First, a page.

Aces on Bridge — Daily Columns

The Aces on Bridge: Saturday, November 13, 2010

Dealer: East

Vul: None


8 7 4

A Q 6 5

8 6 5

7 5 4


Q 3 2

8 3

A K J 4 3

K 9 3



10 9 7 4 2

10 9 2

J 10 8 6


A K J 10 9 6


Q 7

A Q 2


South West North East
1 Pass 2 Pass
4 All Pass    

Opening Lead: K

“My occupation in my solitary pilgrimages was to recall every yard of the old road as I went along it, and to haunt the old spots, of which I never tired.”

— Charles Dickens

How should you play four spades after West leads three rounds of diamonds?

A key play comes at the third trick. You must ruff the third diamond with the trump nine, retaining the six as a way to reach dummy. Now it looks natural to go after trumps by leading out the top winners. If the queen of trump falls under the ace and king, you will make an overtrick by unblocking the heart king and jack, crossing to dummy with the trump eight, and throwing your two clubs on the ace and queen of hearts.

However, if you play this way today, you will go down. You cannot take your four heart winners, because of the lack of entries to dummy, so the defenders will make a trump, two diamonds and a club. The safest way to overcome this layout is to lead the trump 10 at trick four. If West plays low, you will make six trumps, three hearts (overtaking the second round) and the club ace. If instead West takes the 10 with the queen, you will win his return, unblock your top hearts from hand, and draw trumps ending in dummy. You will make five trumps, four hearts and the club ace.

Incidentally, this plan would also work when trumps are 4-0, as long as East has the club king. You can overtake your heart jack at the appropriate moment and subsequently finesse in clubs.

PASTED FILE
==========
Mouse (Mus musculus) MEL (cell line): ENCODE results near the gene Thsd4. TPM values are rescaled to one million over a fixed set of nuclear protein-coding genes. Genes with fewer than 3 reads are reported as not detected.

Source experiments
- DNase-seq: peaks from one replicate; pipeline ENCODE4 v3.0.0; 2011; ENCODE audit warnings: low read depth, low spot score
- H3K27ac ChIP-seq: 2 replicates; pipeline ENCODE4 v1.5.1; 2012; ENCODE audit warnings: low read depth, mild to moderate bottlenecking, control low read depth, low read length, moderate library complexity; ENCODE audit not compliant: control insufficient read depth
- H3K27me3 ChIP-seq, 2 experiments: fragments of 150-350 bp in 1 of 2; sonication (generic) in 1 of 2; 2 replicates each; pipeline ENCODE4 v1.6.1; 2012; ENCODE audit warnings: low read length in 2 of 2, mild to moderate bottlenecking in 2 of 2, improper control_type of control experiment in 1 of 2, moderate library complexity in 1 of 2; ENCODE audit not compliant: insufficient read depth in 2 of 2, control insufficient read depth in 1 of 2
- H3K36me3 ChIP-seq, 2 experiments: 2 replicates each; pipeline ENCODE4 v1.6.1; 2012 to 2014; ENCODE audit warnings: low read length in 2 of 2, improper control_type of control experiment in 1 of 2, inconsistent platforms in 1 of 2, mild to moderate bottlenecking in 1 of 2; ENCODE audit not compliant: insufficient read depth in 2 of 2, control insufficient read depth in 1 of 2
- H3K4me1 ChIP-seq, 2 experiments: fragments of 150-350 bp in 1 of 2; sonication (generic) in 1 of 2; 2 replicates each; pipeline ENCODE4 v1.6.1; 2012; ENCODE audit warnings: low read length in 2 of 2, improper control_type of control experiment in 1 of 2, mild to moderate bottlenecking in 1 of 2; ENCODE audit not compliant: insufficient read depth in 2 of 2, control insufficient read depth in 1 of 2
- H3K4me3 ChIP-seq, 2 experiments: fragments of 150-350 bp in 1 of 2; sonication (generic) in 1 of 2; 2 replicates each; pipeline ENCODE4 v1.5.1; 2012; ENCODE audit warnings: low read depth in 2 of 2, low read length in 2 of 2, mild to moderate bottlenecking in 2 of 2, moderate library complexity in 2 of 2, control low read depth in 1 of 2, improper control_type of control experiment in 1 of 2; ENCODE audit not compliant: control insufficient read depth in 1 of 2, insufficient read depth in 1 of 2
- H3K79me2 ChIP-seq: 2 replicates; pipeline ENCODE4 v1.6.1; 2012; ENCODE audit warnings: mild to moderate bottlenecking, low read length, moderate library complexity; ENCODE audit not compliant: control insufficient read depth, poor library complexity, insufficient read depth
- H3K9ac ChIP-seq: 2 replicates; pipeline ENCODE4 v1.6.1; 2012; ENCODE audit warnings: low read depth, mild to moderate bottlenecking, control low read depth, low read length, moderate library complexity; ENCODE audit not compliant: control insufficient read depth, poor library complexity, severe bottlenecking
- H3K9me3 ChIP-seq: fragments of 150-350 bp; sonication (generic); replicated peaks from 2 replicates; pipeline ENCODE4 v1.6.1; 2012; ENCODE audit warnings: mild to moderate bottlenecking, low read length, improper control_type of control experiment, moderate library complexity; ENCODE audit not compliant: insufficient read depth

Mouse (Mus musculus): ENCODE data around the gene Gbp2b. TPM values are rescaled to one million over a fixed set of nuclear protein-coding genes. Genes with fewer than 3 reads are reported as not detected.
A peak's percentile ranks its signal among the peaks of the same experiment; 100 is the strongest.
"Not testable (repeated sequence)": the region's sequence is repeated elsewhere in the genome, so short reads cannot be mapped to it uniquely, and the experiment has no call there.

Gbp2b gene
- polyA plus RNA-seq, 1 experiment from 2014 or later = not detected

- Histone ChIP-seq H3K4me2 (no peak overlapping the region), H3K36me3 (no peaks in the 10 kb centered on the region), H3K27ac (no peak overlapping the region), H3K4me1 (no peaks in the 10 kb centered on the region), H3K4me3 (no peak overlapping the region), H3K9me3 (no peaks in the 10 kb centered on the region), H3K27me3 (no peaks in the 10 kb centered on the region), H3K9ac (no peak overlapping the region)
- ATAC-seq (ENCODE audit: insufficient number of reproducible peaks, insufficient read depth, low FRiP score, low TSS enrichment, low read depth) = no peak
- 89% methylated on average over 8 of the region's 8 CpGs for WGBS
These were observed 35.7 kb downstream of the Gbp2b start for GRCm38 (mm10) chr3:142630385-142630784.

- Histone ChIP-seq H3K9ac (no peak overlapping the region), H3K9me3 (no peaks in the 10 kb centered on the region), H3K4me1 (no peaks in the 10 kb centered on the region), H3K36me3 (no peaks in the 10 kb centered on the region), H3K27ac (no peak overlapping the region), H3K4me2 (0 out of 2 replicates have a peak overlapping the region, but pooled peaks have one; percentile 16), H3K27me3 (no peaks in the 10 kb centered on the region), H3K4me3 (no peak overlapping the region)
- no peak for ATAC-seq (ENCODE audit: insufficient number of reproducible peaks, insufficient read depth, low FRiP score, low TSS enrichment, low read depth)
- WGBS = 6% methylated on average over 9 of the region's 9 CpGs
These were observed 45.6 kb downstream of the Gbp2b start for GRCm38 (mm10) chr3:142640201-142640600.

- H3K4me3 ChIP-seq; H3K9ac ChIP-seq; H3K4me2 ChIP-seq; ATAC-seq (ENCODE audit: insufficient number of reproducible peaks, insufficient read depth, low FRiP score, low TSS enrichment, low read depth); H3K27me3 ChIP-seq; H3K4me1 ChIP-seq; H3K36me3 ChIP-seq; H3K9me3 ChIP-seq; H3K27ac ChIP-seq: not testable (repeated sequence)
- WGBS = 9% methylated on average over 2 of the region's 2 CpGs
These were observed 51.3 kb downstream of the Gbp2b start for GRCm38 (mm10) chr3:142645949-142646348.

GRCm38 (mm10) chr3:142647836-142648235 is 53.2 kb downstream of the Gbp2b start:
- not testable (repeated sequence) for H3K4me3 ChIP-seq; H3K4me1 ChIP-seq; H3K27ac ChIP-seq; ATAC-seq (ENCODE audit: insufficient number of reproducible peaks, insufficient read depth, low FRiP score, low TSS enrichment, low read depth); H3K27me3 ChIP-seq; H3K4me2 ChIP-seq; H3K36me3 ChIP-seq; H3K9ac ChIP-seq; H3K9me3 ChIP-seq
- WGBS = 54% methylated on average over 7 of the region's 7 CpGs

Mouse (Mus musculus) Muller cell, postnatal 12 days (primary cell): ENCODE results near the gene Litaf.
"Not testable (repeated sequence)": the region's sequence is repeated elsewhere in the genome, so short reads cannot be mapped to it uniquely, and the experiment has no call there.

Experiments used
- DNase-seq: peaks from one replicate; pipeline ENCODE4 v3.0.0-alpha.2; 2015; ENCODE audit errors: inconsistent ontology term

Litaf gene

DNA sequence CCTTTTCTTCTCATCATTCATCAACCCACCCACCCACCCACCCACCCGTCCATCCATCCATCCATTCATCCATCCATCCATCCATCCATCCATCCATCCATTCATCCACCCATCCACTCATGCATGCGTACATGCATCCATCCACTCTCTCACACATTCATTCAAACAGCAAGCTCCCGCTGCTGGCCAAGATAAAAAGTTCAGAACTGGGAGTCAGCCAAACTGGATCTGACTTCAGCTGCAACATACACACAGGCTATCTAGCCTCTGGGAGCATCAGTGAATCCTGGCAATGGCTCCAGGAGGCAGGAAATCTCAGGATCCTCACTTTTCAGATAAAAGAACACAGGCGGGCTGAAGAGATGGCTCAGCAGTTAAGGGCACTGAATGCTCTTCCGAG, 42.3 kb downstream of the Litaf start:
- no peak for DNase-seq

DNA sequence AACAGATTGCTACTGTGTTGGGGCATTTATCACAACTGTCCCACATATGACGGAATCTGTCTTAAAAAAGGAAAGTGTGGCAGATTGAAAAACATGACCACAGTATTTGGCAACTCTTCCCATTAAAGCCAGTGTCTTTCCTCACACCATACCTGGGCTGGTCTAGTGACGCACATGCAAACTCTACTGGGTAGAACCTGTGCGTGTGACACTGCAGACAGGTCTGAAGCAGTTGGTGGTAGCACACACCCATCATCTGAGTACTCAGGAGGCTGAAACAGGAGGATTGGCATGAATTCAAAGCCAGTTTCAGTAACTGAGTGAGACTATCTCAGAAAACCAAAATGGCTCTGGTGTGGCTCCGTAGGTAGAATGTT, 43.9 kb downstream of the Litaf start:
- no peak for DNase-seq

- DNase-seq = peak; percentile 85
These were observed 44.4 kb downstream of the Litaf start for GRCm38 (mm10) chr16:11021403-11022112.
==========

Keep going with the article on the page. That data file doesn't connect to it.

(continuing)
South Holds:

8 7 4
A Q 6 5
8 6 5
7 5 4


South West North East
  2 Dbl. Pass
2 Pass 4 Pass
ANSWER: When you responded two hearts, you showed a hand in the range 0-8 HCP. Facing that, your partner made a strong slam-try. Now, in context, you do have pretty good trumps. You should jump to five hearts, suggesting decent hearts but not much else, and let partner make the final decision.


For details of Bobby Wolff’s autobiography, The Lone Wolff, contact If you would like to contact Bobby Wolff, please leave a comment at this blog. Reproduced with permission of United Feature Syndicate, Inc., Copyright 2010. If you are interested in reprinting The Aces on Bridge column, contact


David WarheitNovember 27th, 2010 at 9:54 am

A very slightly better line of play, after ruffing the 3d diamond with the nine, is to cash one high spade. If the queen falls, cash one more spade & the king-jack of hearts & then cross to dummy in spades, making 5. Even if someone ruffs the first or second heart, you will still make 4. If trumps are 4-0, proceed as you indicate, making 4 if, as you say, East has the club king, but whoever has the 4 spades must also have at least 3 hearts. If spades are not 4-0, cash the king-jack of hearts and now lead the ten of spades. This line obviously gains when the queen is singleton, albeit only an overtrick, but it also gains when the player with the queen of spades has all 7 hearts and his partner has at least two spades.

bobbywolffNovember 27th, 2010 at 5:00 pm

Hi David,

Thanks for adding your expert analysis. However, a possible key distribution is if East has all four spades. Then if declarer cashes the ace first, East (RHO) will have an answer to whatever declarer now does, but if the Jack of spades is offered first East (depending on the heart distribution) would need to take it or lose it.

All of this (or at least most of it only once again proves what a great game we have the good fortune of playing).

Your move?